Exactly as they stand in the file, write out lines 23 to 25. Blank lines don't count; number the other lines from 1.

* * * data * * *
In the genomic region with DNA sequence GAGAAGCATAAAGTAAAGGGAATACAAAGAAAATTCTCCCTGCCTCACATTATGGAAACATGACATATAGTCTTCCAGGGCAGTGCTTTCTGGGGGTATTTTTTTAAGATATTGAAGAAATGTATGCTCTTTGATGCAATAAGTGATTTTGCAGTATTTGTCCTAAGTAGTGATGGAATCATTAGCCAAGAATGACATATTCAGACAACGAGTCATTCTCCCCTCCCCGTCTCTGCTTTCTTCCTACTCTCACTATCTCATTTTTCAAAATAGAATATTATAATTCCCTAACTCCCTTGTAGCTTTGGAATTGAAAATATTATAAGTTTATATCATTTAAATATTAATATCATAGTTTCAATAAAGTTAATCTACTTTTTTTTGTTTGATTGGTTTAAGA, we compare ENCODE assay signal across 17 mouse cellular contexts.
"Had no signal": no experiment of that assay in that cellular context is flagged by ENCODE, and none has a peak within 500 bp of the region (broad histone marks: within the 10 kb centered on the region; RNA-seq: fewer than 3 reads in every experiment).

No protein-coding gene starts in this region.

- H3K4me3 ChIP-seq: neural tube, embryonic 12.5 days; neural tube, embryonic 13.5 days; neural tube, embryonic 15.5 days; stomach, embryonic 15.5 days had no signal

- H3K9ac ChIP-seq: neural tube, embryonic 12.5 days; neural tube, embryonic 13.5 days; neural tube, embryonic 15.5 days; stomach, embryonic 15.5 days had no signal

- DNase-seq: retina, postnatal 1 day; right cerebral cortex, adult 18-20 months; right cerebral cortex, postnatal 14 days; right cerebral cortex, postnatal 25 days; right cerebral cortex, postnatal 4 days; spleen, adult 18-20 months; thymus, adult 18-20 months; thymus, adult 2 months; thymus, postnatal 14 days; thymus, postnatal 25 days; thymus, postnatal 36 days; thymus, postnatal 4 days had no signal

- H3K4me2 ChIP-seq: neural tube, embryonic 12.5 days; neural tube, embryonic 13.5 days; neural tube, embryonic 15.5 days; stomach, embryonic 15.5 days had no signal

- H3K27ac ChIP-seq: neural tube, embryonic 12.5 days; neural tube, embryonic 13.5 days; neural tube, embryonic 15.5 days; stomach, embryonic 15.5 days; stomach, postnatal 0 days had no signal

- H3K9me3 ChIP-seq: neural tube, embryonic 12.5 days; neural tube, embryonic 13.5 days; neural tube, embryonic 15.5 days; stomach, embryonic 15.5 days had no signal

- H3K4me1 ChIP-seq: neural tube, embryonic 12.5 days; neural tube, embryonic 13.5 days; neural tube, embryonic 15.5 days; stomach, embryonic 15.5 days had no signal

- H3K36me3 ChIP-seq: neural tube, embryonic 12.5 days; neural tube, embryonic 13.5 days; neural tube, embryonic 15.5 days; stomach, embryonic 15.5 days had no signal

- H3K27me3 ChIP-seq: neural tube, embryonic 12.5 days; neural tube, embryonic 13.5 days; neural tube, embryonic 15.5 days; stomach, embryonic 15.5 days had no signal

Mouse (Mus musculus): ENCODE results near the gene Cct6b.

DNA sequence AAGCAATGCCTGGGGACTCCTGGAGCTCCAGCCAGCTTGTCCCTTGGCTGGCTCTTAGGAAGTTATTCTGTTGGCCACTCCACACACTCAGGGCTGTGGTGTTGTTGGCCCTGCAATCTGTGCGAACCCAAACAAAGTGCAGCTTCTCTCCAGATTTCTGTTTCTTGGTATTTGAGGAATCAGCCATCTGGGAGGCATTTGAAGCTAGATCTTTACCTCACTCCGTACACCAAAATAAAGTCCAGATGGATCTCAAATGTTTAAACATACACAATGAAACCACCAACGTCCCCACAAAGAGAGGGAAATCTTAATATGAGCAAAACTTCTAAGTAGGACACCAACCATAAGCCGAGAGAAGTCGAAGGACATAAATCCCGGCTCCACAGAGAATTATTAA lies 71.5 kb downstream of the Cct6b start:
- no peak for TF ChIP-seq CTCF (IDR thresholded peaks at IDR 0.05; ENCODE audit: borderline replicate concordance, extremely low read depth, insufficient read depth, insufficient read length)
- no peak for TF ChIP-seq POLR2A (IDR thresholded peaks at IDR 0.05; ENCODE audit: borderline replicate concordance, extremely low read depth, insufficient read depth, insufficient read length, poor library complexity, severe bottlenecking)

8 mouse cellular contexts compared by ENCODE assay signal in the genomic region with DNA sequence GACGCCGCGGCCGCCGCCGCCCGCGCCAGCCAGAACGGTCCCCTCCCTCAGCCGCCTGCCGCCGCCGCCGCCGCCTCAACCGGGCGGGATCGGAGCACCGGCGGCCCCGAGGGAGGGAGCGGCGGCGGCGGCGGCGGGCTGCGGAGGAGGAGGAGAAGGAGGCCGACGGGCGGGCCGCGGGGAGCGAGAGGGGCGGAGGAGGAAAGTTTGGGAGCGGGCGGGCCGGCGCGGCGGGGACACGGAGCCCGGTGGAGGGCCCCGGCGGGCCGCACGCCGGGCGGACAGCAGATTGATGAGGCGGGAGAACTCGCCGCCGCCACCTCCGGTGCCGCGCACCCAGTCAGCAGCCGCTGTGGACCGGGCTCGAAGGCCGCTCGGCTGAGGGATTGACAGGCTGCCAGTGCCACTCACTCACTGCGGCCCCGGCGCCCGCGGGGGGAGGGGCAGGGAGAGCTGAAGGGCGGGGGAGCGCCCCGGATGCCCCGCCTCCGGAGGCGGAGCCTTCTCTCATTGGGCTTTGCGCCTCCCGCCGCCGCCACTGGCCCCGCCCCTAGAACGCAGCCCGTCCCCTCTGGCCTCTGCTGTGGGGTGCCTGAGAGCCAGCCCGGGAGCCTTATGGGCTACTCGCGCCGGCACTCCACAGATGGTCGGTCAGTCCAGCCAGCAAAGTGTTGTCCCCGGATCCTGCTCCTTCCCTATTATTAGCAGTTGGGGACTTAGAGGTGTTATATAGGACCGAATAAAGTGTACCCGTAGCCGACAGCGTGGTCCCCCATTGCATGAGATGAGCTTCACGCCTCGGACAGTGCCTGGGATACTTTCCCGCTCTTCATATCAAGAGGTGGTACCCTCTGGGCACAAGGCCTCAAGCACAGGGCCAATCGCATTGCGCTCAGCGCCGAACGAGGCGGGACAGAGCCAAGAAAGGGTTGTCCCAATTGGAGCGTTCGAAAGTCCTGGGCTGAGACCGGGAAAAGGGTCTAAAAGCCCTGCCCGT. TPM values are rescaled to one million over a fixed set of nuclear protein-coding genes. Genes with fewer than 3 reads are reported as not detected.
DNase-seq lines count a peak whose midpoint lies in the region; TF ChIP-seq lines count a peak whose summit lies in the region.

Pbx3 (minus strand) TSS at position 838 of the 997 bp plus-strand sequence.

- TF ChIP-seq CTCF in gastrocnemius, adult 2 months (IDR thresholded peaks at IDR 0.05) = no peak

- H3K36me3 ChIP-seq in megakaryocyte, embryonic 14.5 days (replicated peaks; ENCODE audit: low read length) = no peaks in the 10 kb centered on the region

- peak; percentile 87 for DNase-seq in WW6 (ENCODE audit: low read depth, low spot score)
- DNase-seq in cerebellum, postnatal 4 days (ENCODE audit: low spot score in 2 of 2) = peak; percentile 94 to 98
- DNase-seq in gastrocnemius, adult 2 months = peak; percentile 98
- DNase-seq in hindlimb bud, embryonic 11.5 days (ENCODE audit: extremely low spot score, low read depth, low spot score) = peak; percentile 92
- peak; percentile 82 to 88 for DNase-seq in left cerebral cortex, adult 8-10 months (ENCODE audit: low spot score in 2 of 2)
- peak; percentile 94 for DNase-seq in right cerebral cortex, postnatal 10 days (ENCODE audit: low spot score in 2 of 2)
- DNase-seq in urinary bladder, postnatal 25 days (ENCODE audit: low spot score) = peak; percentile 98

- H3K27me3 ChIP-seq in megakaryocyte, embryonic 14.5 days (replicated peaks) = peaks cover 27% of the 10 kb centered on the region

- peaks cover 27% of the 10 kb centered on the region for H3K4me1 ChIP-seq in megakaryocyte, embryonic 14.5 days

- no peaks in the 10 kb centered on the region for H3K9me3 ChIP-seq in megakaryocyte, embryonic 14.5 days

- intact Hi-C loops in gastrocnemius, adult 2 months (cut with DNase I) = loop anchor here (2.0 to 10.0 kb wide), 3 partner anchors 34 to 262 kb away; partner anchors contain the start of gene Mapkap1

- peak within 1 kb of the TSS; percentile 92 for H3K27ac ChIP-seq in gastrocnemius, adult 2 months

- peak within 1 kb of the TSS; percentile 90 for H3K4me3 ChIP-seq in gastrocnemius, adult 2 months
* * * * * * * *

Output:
- DNase-seq in cerebellum, postnatal 4 days (ENCODE audit: low spot score in 2 of 2) = peak; percentile 94 to 98
- DNase-seq in gastrocnemius, adult 2 months = peak; percentile 98
- DNase-seq in hindlimb bud, embryonic 11.5 days (ENCODE audit: extremely low spot score, low read depth, low spot score) = peak; percentile 92